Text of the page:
Bradley Bloch wrote a post on Huffington Post that the proliferation of non-professional media production increased non-productive consumption of media. He uses an example of a popular YouTube video, 'Charlie Bit Me'. Here is what he wrote:
One of the most popular videos on YouTube, "Charlie bit my finger--again!" depicting a boy sticking his fingers in his little brother's mouth, has been viewed 211 million times. Something that took 56 seconds to create--and which was only intended to be seen by the boys' godfather--has sucked up the equivalent of 1600 people working 40 hours a week for a year. Now that's leverage.
What he did not note is how many different forms of re-creation took place after 'Charlie bit me' video. According to my count, since it was first posted, this short 56-second video inspired more than 5,700 different types of re-mix. Some are simple re-enactment of the same sequence; others are more creative by doing animations, different characters and so on. Some took a completely different forms of expression, such as hip hop dance music. Below is a collection of those re-mix of 'Charlie bit Me' that I use in my presentations to illustrate the generative and unbounded nature of digital innovations.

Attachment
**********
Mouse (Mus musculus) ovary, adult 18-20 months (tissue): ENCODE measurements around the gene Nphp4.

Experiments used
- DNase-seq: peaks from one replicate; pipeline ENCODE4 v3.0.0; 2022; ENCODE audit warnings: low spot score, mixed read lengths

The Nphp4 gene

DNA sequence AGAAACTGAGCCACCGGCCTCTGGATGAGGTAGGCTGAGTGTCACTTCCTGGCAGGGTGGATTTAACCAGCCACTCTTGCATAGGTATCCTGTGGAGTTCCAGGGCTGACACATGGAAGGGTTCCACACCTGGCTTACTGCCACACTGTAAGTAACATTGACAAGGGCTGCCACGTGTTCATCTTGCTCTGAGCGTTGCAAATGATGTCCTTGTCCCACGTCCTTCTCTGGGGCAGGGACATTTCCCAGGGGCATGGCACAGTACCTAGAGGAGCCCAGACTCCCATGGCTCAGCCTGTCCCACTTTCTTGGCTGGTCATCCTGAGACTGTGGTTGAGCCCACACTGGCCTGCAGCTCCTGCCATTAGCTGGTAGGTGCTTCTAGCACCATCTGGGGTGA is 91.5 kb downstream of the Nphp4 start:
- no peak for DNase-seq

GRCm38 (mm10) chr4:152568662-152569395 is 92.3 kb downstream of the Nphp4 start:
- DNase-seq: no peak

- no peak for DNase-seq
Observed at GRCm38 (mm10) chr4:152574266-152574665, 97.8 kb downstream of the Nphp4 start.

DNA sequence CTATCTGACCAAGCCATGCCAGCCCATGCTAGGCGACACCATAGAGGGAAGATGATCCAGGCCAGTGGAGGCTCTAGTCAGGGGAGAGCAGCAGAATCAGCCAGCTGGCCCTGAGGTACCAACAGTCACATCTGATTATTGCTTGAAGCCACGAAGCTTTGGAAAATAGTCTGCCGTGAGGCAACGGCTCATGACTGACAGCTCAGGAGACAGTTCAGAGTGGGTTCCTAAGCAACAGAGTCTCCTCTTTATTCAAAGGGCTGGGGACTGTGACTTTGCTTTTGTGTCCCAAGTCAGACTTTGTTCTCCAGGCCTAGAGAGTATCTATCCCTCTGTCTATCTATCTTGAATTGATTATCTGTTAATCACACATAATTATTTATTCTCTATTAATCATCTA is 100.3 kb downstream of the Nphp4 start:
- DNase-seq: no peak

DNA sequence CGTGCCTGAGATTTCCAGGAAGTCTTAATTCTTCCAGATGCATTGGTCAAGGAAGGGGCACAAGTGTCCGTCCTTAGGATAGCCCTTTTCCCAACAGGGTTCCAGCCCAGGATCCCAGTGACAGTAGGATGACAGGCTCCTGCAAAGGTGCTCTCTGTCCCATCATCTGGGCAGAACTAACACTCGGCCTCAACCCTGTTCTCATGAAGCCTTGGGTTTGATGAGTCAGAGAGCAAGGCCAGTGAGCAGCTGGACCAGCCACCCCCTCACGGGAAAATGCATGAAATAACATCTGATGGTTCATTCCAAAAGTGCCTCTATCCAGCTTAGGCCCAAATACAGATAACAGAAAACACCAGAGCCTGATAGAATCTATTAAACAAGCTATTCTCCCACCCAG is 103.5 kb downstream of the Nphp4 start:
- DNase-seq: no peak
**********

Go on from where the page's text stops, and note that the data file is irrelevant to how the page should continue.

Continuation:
What Bloch and others like him seem to often fail to note is that the bigger picture of social change is not that we are becoming more stupid due to the digital media consumption, but that the traditional boundary of professional producers and consumers are breaking down.